React Native


On this page, we get you up and running with Sentry's SDK.

Don't already have an account and Sentry project established? Head over to, then return to this page.

If you prefer to follow video instructions, see How to Install the Sentry React Native SDK in 60 Seconds.

Sentry captures data by using an SDK within your application’s runtime.

Run @sentry/wizard:

npx @sentry/wizard@latest -s -i reactNative

Sentry Wizard will patch your project accordingly, though you can set up manually if you prefer. You only need to patch the project once. Then you can add the patched files to your version control system. The following tasks will be performed by the Sentry Wizard:

  • Install the @sentry/react-native package.
  • Enable the Sentry React Native Gradle build step for Android to auto-upload generated source maps and debug symbols.
  • Wrap the Bundle React Native code and images Xcode project build phase script to upload generated source maps and collect bundled node modules.
  • Add Upload Debug Symbols to Sentry Xcode project build phase.
  • Run pod install.
  • Store build credentials in ios/ and android/
  • Configure Sentry for the supplied DSN in your App.tsx file.

If you're using Expo, read our docs to learn how to add Sentry to your Expo project. This SDK will work for both managed and bare projects.

When you use Xcode, you can hook directly into the build process to upload debug symbols and source maps.

For Android, we hook into Gradle for the source map build process. When you run react-native link, the Gradle files are automatically updated. When you run ./gradlew assembleRelease or ./gradlew bundleRelease, source maps are automatically built and uploaded to Sentry.

If you have enabled Gradle's org.gradle.configureondemand feature, you'll need a clean build, or you'll need to disable this feature to upload the source map on every build.

To disable this feature, set org.gradle.configureondemand=false or remove it as its default value is disabled, do this in the file.

Configuration should happen as early as possible in your application's lifecycle.

To initialize the SDK, you need to call:

import * as Sentry from "@sentry/react-native";

  dsn: "",

  // Set tracesSampleRate to 1.0 to capture 100%
  // of transactions for performance monitoring.
  // We recommend adjusting this value in production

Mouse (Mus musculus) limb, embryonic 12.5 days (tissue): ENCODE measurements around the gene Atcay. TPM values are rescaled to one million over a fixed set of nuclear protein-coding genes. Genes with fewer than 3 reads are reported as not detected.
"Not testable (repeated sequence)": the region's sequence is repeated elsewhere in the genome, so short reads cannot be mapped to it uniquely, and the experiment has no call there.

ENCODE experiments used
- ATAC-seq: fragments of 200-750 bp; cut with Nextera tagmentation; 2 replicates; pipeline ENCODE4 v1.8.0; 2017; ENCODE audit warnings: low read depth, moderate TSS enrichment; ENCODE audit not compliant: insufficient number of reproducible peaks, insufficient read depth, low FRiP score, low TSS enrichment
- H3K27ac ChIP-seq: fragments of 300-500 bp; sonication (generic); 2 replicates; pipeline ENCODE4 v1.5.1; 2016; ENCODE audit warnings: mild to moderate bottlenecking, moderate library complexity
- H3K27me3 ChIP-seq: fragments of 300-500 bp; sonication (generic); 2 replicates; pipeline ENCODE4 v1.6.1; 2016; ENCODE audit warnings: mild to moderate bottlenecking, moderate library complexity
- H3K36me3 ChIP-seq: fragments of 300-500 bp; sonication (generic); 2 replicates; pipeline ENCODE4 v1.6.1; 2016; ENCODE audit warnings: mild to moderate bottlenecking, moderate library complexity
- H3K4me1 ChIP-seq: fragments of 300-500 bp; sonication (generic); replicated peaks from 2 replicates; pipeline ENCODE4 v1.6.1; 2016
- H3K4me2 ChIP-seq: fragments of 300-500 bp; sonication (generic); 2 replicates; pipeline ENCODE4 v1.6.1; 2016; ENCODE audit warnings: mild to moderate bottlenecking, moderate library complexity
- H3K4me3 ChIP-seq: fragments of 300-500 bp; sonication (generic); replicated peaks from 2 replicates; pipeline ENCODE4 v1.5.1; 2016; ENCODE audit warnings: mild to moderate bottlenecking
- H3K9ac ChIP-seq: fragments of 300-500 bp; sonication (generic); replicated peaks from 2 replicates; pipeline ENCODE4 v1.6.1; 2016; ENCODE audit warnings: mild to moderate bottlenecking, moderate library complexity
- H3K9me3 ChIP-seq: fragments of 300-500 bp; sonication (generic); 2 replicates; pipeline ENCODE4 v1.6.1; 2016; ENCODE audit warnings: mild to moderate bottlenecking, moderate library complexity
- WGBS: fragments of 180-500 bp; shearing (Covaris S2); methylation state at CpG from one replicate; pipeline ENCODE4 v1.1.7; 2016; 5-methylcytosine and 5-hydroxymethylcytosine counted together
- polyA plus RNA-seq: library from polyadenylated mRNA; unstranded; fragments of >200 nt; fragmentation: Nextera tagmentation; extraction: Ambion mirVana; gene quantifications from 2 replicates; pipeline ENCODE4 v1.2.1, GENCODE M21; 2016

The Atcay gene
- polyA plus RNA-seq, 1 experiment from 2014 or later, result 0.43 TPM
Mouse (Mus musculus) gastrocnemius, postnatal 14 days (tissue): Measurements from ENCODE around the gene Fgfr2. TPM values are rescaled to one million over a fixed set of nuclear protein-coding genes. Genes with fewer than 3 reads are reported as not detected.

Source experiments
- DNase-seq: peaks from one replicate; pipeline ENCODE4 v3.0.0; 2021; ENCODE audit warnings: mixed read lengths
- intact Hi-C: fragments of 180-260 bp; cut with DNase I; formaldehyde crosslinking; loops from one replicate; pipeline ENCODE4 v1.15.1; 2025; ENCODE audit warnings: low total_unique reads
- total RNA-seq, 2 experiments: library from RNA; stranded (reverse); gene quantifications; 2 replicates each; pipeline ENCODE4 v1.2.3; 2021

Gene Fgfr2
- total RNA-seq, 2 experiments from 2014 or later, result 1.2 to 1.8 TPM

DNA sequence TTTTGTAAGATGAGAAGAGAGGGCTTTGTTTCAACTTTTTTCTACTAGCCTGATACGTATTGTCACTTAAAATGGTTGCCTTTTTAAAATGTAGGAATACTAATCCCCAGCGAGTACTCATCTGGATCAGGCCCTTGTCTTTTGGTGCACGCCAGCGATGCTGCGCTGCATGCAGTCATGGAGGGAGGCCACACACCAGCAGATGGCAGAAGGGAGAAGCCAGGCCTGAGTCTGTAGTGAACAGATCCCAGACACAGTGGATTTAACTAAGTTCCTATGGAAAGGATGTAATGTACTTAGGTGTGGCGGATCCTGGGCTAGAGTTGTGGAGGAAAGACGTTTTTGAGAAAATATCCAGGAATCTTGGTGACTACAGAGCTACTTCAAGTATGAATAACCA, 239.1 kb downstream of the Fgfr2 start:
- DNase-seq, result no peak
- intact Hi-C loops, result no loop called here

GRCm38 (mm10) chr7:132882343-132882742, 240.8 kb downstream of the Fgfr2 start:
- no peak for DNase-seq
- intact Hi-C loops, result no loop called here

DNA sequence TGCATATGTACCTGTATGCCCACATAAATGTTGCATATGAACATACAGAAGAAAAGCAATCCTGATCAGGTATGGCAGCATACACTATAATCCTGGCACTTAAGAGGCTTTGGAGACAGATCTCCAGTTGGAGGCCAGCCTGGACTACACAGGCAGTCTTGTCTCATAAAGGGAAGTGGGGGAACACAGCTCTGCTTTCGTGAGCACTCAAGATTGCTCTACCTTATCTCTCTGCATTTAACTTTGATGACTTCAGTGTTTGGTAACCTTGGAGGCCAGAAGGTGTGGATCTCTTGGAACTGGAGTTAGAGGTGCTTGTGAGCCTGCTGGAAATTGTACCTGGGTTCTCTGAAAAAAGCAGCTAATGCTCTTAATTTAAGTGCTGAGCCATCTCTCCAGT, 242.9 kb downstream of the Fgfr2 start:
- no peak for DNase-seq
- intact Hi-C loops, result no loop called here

tracesSampleRate: 1.0,

Once this is done, all unhandled exceptions will be automatically captured by Sentry. You can also perform the following optional steps:

Wrap your app with Sentry to automatically instrument it with touch event tracking and automatic performance monitoring:

export default Sentry.wrap(App);

Learn how to enable Sentry's performance monitoring in your SDK to help you track your application performance, measuring metrics like throughput and latency.

Due to an issue with React Native's dependencies, unhandled promise rejections might not be correctly caught by Sentry. If the rejection handling is not active, our SDK might issue a warning:

WARN: Unhandled promise rejections might not be caught by Sentry. Read about how to fix this on our troubleshooting docs.

Visit our troubleshooting section to read on how to make sure promise rejection handling is active.

Depending on how you've set up your project, the stack traces in your Sentry errors probably don't look like your actual code.

For information on source maps and how to upload them, head over to our Source Maps documentation.

This snippet includes an intentional error, so you can test that everything is working as soon as you set it up.

throw new Error("My first Sentry error!");

Or, try a native crash:


To view and resolve the recorded error, log into and open your project. Clicking on the error's title will open a page where you can see detailed information and mark it as resolved.

Help improve this content
Our documentation is open source and available on GitHub. Your contributions are welcome, whether fixing a typo (drat!) or suggesting an update ("yeah, this would be better").